Academic journal article Arab Studies Quarterly

Edward Said and Recent Orientalist Critiques

Academic journal article Arab Studies Quarterly

Edward Said and Recent Orientalist Critiques

Article excerpt

Abstract: There have been many attempts in recent years to discredit Edward Said's thesis of the "affiliation of knowledge with power" (1997: xlix) by those who argue that Orientalist scholarship represents genuine and accurate knowledge of the Arab/Islamic world. Said's detractors claim that much of Orientalist scholarship has been "sympathetic" to the Orient and is free from any power motive. However, this article will attempt to show how all of these arguments fall apart when put to the test of reality, past and present, in literature, Orientalist scholarship and politics. After all the arguments of Bernard Lewis, Ibn Warraq and think tank and area experts, it is Said's voice of humanism that drowns out all of his dissenters' voices in this Orientalist war of words, which as Said believed, is "richly symptomatic of precisely what is denied" (1985: 91).

Keywords: Edward Said, Orientalism, power, imperialism, discourse, culture

Edward Said was obsessed with beginnings. However, his beginnings were never really about going back passively, but about actively making something new, or as Timothy Brennan prefers, Said "translated it [counter-tradition] into a particular idiom" (2008: 4), which inevitably meant challenging what was already there - and Orientalism was a part of what was there. It can safely be said that Said effectively began the interrogation of Western discourse on the other, and thus began a new field of study called "postcolonialism." Orientalist discourse represented for Said an especially poignant example of the "affiliation of knowledge with power" (Said, 1997: xlix):

Orientalism can be discussed and analyzed as the corporate institution for dealing with the Orient- dealing with it by making statements about it, authorizing views of it, describing it, by teaching it, settling it, ruling over it: in short, Orientalism as a Western style for dominating, restructuring, and having authority over the Orient. (1978: 3)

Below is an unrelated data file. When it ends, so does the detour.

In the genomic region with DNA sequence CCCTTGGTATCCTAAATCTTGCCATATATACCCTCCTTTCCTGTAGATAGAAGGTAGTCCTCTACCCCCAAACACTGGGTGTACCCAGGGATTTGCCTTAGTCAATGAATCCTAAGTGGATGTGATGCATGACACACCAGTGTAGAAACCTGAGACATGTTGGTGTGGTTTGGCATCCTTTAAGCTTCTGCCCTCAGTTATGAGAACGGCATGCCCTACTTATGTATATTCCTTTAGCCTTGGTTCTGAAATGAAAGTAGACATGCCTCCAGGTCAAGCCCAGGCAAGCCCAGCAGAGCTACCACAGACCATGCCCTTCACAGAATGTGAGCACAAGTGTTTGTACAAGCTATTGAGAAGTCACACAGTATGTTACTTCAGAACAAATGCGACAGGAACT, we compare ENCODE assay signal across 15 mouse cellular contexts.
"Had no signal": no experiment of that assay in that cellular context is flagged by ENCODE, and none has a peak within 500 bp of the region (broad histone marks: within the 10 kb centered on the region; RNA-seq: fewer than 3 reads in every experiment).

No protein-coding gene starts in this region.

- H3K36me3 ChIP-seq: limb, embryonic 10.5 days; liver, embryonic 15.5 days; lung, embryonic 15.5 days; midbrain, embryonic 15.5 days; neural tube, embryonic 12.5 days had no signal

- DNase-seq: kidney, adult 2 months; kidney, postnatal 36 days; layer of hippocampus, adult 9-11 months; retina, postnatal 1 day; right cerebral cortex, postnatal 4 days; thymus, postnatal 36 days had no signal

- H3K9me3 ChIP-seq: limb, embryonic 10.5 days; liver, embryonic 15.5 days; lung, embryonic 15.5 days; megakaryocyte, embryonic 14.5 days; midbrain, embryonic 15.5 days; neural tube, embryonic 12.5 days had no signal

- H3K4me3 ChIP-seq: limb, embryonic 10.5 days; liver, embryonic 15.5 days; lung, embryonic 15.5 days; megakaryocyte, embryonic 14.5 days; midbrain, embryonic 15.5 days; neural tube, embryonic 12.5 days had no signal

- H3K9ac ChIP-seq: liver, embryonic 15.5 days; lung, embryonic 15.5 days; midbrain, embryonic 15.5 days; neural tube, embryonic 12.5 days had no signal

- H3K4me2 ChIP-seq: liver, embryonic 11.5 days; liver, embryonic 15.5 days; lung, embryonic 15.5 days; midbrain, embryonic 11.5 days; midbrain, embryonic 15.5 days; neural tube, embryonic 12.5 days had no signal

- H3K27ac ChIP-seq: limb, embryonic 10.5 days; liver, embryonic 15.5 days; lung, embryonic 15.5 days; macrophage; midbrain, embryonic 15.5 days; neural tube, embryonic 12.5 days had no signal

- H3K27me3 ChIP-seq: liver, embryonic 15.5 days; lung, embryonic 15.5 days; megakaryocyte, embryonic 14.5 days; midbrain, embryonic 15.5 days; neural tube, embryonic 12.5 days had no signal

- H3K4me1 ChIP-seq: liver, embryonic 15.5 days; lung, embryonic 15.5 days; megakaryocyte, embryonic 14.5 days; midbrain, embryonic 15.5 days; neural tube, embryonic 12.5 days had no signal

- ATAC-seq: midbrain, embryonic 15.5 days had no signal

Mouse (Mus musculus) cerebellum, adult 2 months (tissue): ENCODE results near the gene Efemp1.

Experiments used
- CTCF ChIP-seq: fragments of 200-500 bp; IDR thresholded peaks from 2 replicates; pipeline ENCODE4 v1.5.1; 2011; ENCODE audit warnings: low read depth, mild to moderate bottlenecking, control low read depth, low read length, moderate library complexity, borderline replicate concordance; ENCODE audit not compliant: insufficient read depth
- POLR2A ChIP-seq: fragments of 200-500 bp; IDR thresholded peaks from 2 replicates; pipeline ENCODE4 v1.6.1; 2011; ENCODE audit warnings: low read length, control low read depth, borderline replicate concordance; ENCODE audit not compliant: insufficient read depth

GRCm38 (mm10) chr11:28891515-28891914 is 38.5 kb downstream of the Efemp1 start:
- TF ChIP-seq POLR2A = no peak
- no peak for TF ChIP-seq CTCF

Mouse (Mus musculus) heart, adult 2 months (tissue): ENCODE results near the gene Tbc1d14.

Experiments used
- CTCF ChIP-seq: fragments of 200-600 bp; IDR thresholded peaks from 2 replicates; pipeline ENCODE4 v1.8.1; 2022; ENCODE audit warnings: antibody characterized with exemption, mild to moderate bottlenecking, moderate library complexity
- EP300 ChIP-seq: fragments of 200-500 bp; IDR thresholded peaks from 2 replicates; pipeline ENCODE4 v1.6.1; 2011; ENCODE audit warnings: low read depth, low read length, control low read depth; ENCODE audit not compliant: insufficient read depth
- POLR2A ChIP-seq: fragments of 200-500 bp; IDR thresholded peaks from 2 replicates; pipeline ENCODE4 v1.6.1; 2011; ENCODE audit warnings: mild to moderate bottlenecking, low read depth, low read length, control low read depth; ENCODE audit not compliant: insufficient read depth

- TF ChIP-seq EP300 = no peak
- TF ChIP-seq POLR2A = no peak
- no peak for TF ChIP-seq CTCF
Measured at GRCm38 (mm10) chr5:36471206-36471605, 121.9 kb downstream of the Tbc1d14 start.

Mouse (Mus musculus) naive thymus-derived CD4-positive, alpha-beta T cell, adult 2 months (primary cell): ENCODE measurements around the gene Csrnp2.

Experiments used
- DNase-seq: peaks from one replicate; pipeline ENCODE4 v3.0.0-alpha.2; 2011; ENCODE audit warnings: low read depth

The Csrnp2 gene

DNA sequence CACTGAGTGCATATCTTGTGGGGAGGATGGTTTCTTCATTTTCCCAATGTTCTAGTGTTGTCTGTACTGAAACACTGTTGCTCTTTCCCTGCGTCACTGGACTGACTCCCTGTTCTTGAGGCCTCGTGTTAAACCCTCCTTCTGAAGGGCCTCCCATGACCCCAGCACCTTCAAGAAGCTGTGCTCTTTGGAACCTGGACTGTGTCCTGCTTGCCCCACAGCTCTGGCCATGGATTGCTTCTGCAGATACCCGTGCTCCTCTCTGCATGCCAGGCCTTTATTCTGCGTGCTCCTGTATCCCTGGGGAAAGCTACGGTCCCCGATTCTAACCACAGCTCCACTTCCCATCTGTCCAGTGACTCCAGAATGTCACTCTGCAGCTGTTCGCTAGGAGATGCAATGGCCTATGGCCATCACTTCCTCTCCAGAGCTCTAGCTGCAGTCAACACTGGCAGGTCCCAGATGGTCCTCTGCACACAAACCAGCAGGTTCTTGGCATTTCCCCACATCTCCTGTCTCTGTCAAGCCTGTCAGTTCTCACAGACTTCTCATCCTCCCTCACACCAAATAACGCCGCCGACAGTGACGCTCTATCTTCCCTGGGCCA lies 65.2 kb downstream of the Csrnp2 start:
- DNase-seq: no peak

Said's detractors, however, contend that many Western Orientalist scholars were in it for intellectual curiosity as Said observes: "Lewis has been busy responding to my argument, insisting that the Western quest for knowledge about other societies is unique, that it is motivated by pure curiosity" (1985 : 96); or even for showing Arabs and Muslims in a positive light as Ibn Warraq has attempted to do in Defending the West: A Critique of Edward Said's Orientalism (2007). How easily Ibn Warraq wipes out the disastrous effects of colonization and conquest, seeing it as a force of modernization, i.e. a civilizing mission (2007: 29). Even more mainstream scholars of Muslim backgrounds from the Arab world have attempted to discredit Said in their own quest for Western recognition and accolades; one of these writers calls literary Orientalism a "labour of love" (Al-Dabbagh, 2010: 29). Other Orientalist scholars, such as Robert Irwin (2006) and Daniel Martin Varisco (2007), have disputed Said's thesis of the pivotal link between Orientalist scholarship and power by pointing out some weakly translated words and phrases in Said's work and isolated "sympathetic" Orientalist examples, which they believe would dismantle Said's thesis. However, the isolated example, the allegedly misused word, the bothersome turn of phrase or the weakly translated quotation from one source or another do not detract from the overpowering discourse, partly made up of Orientalist scholarship, carefully constructed media images, think tank and area expert discourses that are aimed at bringing about a certain cultural and political reality, which would be translated into military action and economic and cultural policies and strategies for generations to come. Is Orientalist thinking innocent, and was Said wrong about his main thesis of linking the West's archive on the East to power? Why are area studies in the United States well funded and carefully watched? The US House of Representatives passed a bill, "HR 3077," which would require international studies departments to "show more support" for American foreign policy or lose federal funding, especially after the "pernicious influence of the late Edward Said in Middle Eastern studies departments" (Michelle Goldberg quoted in Afzal-Khan, 2005: 22). …

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